|6.||Were intervention/therapeutic regimens/exposure factor or procedure and any comparison(s) described in detail? Were interveningfactors described?||Yes|
|6.1.||In RCT or other intervention trial, were protocols described for all regimens studied?||Yes|
|6.2.||In observational study, were interventions, study settings, and clinicians/provider described?||N/A|
|6.3.||Was the intensity and duration of the intervention or exposure factor sufficient to produce a meaningful effect?||Yes|
|6.4.||Was the amount of exposure and, if relevant, subject/patient compliance measured?||Yes|
|6.5.||Were co-interventions (e.g., ancillary treatments, other therapies) described?||N/A|
|6.6.||Were extra or unplanned treatments described?||N/A|
|6.7.||Was the information for 6.4, 6.5, and 6.6 assessed the same way for all groups?||N/A|
|6.8.||In diagnostic study, were details of test administration and replication sufficient?||N/A|
|7.||Were outcomes clearly defined and the measurements valid and reliable?||Yes|
|7.1.||Were primary and secondary endpoints described and relevant to the question?||Yes|
|7.2.||Were nutrition measures appropriate to question and outcomes of concern?||Yes|
|7.3.||Was the period of follow-up long enough for important outcome(s) to occur?||Yes|
|7.4.||Were the observations and measurements based on standard, valid, and reliable data collection instruments/tests/procedures?||Yes|
|7.5.||Was the measurement of effect at an appropriate level of precision?||Yes|
|7.6.||Were other factors accounted for (measured) that could affect outcomes?||N/A|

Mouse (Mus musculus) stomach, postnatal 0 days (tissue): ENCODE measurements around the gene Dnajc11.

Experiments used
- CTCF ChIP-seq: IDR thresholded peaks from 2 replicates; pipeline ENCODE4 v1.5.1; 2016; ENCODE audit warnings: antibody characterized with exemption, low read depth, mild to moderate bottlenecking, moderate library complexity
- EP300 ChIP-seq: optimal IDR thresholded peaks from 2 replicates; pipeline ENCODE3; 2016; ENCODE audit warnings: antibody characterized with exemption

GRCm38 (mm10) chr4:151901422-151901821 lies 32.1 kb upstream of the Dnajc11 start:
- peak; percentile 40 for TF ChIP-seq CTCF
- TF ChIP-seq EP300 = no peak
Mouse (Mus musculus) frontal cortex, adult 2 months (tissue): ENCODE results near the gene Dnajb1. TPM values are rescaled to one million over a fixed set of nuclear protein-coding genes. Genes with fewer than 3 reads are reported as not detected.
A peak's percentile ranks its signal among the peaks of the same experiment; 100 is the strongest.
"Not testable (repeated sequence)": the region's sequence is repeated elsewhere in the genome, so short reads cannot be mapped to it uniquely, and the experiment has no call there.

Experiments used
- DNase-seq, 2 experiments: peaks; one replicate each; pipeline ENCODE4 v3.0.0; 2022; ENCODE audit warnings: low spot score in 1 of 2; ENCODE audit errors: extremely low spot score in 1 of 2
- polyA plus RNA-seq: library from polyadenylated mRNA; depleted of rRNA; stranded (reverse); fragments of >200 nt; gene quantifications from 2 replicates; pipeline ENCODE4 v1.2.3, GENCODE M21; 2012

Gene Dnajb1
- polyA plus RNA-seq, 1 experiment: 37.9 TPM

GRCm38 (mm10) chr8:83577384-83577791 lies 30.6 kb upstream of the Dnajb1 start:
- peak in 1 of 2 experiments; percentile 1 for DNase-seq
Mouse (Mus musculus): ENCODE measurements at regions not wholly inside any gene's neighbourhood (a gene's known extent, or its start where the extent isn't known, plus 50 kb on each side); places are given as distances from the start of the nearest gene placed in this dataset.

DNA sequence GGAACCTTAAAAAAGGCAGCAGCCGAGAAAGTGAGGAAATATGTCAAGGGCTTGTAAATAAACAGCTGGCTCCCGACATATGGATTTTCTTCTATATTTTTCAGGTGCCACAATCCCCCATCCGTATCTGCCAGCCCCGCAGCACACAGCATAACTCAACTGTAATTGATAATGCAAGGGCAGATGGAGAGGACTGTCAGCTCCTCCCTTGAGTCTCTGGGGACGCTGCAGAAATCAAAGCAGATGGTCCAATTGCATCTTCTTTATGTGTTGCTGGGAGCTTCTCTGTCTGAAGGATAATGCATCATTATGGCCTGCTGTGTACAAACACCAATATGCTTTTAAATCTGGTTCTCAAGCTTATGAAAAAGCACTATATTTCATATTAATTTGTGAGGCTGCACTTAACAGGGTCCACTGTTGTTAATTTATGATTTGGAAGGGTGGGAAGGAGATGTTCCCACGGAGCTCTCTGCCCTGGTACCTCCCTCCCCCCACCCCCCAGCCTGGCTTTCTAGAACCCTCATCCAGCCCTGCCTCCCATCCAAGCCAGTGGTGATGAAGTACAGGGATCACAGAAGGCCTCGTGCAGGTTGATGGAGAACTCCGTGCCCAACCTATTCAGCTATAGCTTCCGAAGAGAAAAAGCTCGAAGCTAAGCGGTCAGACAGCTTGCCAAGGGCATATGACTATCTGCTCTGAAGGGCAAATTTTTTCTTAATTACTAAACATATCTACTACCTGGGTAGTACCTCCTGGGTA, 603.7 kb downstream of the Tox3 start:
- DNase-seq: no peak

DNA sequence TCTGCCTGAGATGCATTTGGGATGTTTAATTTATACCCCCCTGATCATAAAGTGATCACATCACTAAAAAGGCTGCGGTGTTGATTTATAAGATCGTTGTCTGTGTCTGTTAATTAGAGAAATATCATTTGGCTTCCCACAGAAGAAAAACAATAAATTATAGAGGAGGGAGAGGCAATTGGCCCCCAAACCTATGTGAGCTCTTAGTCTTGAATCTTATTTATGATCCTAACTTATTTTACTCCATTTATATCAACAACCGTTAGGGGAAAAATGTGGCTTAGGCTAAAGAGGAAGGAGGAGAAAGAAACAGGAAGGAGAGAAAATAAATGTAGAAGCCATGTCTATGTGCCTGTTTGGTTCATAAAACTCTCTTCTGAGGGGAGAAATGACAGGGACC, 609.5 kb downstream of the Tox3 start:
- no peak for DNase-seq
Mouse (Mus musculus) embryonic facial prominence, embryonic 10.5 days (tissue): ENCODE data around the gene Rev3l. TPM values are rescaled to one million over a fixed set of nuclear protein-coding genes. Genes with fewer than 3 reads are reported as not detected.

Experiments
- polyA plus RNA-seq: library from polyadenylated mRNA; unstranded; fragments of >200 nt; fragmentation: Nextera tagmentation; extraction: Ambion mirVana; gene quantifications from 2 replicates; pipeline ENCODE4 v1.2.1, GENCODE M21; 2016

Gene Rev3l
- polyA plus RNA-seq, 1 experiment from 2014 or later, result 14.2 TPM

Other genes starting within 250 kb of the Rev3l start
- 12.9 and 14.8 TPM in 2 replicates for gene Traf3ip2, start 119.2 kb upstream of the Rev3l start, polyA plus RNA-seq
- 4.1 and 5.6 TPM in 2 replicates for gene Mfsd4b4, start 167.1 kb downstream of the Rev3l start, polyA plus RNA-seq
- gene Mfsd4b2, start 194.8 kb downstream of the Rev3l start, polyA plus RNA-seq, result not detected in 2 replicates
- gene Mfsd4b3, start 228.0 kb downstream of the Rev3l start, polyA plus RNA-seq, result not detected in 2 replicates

|7.7.||Were the measurements conducted consistently across groups?||Yes|
|8.||Was the statistical analysis appropriate for the study design and type of outcome indicators?||Yes|
|8.1.||Were statistical analyses adequately described and the results reported appropriately?||Yes|
|8.2.||Were correct statistical tests used and assumptions of test not violated?||Yes|
|8.3.||Were statistics reported with levels of significance and/or confidence intervals?||Yes|
|8.4.||Was "intent to treat" analysis of outcomes done (and as appropriate, was there an analysis of outcomes for those maximally exposed or a dose-response analysis)?||N/A|
|8.5.||Were adequate adjustments made for effects of confounding factors that might have affected the outcomes (e.g., multivariate analyses)?||N/A|
|8.6.||Was clinical significance as well as statistical significance reported?||Yes|
|8.7.||If negative findings, was a power calculation reported to address type 2 error?||N/A|
|9.||Are conclusions supported by results with biases and limitations taken into consideration?||Yes|
|9.1.||Is there a discussion of findings?||Yes|
|9.2.||Are biases and study limitations identified and discussed?||Yes|
|10.||Is bias due to study's funding or sponsorship unlikely?||Yes|
|10.1.||Were sources of funding and investigators' affiliations described?||Yes|
|10.2.||Was the study free from apparent conflict of interest?||Yes|